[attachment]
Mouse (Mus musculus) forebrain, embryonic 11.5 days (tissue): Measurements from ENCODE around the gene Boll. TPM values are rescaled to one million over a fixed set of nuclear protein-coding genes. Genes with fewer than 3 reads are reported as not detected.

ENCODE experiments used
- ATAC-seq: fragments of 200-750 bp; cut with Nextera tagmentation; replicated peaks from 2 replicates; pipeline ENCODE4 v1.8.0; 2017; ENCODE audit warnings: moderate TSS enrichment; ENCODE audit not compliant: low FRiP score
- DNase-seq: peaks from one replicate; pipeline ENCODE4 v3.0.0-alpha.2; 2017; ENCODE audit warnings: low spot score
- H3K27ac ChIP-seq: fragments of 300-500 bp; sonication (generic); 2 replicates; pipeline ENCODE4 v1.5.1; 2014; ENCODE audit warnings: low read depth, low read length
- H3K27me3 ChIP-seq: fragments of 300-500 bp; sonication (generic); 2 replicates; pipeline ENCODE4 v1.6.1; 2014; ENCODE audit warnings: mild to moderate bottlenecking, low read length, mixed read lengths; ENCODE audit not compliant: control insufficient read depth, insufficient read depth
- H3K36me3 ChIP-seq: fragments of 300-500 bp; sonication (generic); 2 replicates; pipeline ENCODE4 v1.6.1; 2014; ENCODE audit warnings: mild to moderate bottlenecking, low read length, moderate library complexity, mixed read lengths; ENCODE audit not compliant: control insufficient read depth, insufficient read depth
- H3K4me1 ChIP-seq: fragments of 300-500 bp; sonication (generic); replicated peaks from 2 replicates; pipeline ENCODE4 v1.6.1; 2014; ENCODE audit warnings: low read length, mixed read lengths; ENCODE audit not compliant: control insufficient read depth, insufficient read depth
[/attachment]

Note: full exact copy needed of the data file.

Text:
Mouse (Mus musculus) forebrain, embryonic 11.5 days (tissue): Measurements from ENCODE around the gene Boll. TPM values are rescaled to one million over a fixed set of nuclear protein-coding genes. Genes with fewer than 3 reads are reported as not detected.

ENCODE experiments used
- ATAC-seq: fragments of 200-750 bp; cut with Nextera tagmentation; replicated peaks from 2 replicates; pipeline ENCODE4 v1.8.0; 2017; ENCODE audit warnings: moderate TSS enrichment; ENCODE audit not compliant: low FRiP score
- DNase-seq: peaks from one replicate; pipeline ENCODE4 v3.0.0-alpha.2; 2017; ENCODE audit warnings: low spot score
- H3K27ac ChIP-seq: fragments of 300-500 bp; sonication (generic); 2 replicates; pipeline ENCODE4 v1.5.1; 2014; ENCODE audit warnings: low read depth, low read length
- H3K27me3 ChIP-seq: fragments of 300-500 bp; sonication (generic); 2 replicates; pipeline ENCODE4 v1.6.1; 2014; ENCODE audit warnings: mild to moderate bottlenecking, low read length, mixed read lengths; ENCODE audit not compliant: control insufficient read depth, insufficient read depth
- H3K36me3 ChIP-seq: fragments of 300-500 bp; sonication (generic); 2 replicates; pipeline ENCODE4 v1.6.1; 2014; ENCODE audit warnings: mild to moderate bottlenecking, low read length, moderate library complexity, mixed read lengths; ENCODE audit not compliant: control insufficient read depth, insufficient read depth
- H3K4me1 ChIP-seq: fragments of 300-500 bp; sonication (generic); replicated peaks from 2 replicates; pipeline ENCODE4 v1.6.1; 2014; ENCODE audit warnings: low read length, mixed read lengths; ENCODE audit not compliant: control insufficient read depth, insufficient read depth